A Guide for Relatives and Friends.
How has adoption changed during your lifetime? Discuss the pros and cons of these changes.
How do movies, books and television shows depict adoption and people who were adopted?
What are your expectations of a person who was adopted?
Discuss the role of the birthmother in adoption and in the lives of adoptive families.
Discuss loss in adoption and how it may be experienced by various participants in adoption (adoptive parents, adoptive child, birth relatives, other relatives and friends, communities, etc.). How might loss manifest itself initially? Over time?
What is your reaction to the book’s discussion of privacy? What boundaries are reasonable? What is unreasonable?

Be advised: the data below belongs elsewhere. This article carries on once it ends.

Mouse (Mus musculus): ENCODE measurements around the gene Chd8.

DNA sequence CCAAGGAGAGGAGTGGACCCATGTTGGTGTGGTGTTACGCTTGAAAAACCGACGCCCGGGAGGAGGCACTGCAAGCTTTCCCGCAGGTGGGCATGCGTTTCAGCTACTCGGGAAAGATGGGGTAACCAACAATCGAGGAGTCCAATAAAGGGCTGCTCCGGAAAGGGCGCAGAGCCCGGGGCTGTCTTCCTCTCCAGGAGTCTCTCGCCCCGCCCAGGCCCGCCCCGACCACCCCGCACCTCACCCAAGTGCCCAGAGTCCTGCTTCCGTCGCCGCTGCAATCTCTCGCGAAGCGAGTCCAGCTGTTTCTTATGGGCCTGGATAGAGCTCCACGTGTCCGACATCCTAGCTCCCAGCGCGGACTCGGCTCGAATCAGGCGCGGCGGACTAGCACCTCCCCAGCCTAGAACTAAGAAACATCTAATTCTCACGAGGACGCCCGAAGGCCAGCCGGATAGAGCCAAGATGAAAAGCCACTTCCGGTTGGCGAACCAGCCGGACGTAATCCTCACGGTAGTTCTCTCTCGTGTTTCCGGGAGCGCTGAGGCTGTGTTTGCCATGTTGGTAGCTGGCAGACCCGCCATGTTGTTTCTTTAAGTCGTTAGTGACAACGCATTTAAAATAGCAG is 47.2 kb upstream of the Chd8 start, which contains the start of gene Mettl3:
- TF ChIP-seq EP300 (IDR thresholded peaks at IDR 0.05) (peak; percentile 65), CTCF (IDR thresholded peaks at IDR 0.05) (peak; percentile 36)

In On It devotes a chapter to "Talking About Adoption." Can you think of other postive things to say – or not to say – to an adoptive parent, an adoptee, or about adoption?
Do adoptive parents have a responsibility to educate others about adoption?
Did you recognize yourself (or others) in any of the stories or anecdotes within In On It?
How can adoptive parents work to build strong adoption circles for their families? What are some ways they can bring others in on it?
How can non-adoptive parents “normalize” adoption for their own children? How does this benefit adoptive children?
Should non-adoption professionals receive education around adoption (e.g., teachers, doctors, day care providers, etc.)?
How can people be adoption advocates in daily life?
Will you do anything differently after reading In On It? Do you think differently about adoption or adoptive families after reading the book? If so, how?
What questions do you still have for each other about adoption? About a particular adoption?